Quantitative Research methods for Sociological Research

This module provides a systematic introduction to quantitative approaches to data collection and analysis in sociology. The course focuses both on the theoretical and methodological implication of quantitative methods, and on the practical skills required for the collection, processing, statistical analysis and presentation of quantitative data, including the use of statistical software packages such as SPSS.

Qualitative Methods for Sociological Research

This module introduces students to Qualitative Research Methods.  It asks: What is qualitative research?  What are the different paradigms, which fall within the parameters of qualitative research? It examines the history of qualitative research. Approaching research from a qualitative perspective, generating ideas, defining cases, analysis and interpretation. Doing interviews and conducting observation studies.

Sociology of Work

The course will introduce theories of social change and perspectives on work as well as examining contemporary changes in work practice.  The effects of class, gender and ethnicity on access to and experience of work will be examined.  The changing organizational context of work will be explored. Other themes include sectoral decline, development and relocation as well as an examination of globalization and the rise of the transnational corporation. The continuance of hierarchical and vertical segregation in the midst of organisational, societal and cultural change will be explored, as well as organisational culture. A number of Irish case studies will be examined e.g those related to the semi-state and educational sectors. The course concludes with a consideration of the future direction of socioeconomic change and its impact on the distribution, structuring and experience of work.

Sociology of the Welfare State

This module aims toprovide students with an understanding of the welfare state. Students will be familiarised with debates, definitions and theoretical frameworks pertaining to the concept of the welfare state, the different models of welfare in existence, and the need for a rigorous analysis of the welfare state. Specifically the module will focus on the Irish context as it seeks to examine the structural, cultural and ideological dynamics underpinning the Irish model of welfare provision.

The Sociology of Gender and Popular Culture

Focusing on Sociological understandings of Popular Culture this module’s key themes include Feminist perspectives and the pornography/erotica debate; feminism, pleasure and power; Mulvey and visual culture; psychoanalytic and French feminist perspectives; the high culture/ pop culture debate; the Frankfurt school; Bourdieu and culture; post-structuralist perspectives; cyborg feminisms and technological culture; Queer theory and popular culture; nationalism, transnational feminisms and representation.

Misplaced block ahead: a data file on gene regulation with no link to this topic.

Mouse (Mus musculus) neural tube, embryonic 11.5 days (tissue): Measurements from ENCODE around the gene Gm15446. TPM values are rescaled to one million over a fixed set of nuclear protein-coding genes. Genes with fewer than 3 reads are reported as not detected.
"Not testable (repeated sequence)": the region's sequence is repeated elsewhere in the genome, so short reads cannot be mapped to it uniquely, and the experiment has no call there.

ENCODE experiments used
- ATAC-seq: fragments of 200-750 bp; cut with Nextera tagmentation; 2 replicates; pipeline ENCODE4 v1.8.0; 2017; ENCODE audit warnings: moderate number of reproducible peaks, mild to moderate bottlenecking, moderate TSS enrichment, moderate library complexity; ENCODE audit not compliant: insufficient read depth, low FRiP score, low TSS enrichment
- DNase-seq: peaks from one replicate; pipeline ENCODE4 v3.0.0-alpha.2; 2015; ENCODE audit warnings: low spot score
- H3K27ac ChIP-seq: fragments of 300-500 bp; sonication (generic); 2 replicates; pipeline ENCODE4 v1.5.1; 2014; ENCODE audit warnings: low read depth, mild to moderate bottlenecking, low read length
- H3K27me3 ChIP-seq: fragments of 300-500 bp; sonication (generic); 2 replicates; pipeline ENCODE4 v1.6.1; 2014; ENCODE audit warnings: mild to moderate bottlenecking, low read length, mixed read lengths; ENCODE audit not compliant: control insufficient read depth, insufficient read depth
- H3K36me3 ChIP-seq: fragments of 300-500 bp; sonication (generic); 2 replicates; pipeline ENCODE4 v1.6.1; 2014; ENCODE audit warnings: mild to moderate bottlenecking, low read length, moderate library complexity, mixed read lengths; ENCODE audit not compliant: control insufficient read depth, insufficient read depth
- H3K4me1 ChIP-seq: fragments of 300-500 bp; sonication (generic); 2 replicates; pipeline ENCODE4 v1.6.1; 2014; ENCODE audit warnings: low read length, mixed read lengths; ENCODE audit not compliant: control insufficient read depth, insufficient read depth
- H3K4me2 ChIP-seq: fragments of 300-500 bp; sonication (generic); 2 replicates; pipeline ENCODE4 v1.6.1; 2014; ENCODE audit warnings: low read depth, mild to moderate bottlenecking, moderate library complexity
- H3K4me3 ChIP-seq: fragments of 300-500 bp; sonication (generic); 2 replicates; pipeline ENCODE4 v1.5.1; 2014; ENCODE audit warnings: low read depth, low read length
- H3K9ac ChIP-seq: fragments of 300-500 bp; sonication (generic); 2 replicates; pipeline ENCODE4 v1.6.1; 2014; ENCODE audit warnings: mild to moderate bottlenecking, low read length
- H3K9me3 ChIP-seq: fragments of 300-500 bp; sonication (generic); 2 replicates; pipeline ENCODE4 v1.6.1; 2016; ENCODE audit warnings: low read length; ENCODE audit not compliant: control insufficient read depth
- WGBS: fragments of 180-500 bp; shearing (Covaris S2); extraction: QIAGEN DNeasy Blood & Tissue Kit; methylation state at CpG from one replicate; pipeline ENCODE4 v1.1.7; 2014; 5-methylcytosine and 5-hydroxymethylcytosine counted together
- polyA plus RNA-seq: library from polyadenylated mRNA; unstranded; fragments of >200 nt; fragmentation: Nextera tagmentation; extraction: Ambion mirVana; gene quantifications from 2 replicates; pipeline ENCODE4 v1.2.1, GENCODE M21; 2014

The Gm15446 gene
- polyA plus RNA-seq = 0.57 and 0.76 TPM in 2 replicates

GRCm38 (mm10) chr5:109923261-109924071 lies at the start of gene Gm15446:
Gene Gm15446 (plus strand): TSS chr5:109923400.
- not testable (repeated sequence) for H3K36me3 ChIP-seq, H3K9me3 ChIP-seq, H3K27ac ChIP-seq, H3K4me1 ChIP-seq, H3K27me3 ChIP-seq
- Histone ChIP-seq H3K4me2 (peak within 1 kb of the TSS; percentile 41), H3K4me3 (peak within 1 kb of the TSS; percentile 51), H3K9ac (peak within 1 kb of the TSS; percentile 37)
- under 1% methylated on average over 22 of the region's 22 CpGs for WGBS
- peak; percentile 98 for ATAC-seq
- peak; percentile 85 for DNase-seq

Sociological Approaches to Gender and Multiculturalism

This module examines theoretical approaches to multiculturalism and how different multicultural approaches construct cultural difference in gendered ways; it offers a comparative approach by considering different gendered cultural practices and different national approaches to multiculturalism; it offers a framework for understanding how gender relations affect and are affected by multicultural strategies for negotiating difference.

The Sociology of Mental Health and Illness*

This module introduces students to a selection of classical modern and contemporary sociological theories on the contested meaning of mental illness and the broader social impact of psychiatric ideas and practices. Students are also introduced to key ideas within the philosophical and politics debates within psychiatry, which have a strong resonance with different sociological critiques. The challenges posed by the mental health service/survivor movement will also be addressed, as well as sociological accounts of this new and emerging social movement.
*Elective Modules are run subject to the availability of faculty

Sociology of Religion*

This module addresses  the relationships between modernity’s and religion by: Considering religion in the work of Marx, Weber, Durkheim and Simmel as a basis for investigating the relevance of their work at the start of the twenty-first century; exploring the focus on religion’s integrative function in the work of American sociologists such as Parsons and Berger’s work on pluralisation and secularisation, and Warner’s rational choice theory; examining secularisation theory and process with reference to contemporary debates about post-secular society and global modernity; applying these debates to substantive questions relating to gender, sexuality, migration, globalisation and religion.

 *Elective Modules are run subject to the availability of faculty

Sociology of the Internet*

This module engages students with sociological debates, theory and research regarding the social impact of and social influences on the Internet. In doing so, students will become acquainted with both macro and micro sociological perspectives on the Internet, including conceptualizations of the internet; identity and community online; e-participation and digital exclusion. Through these discussions students will also become familiar with new methods emerging from Internet research.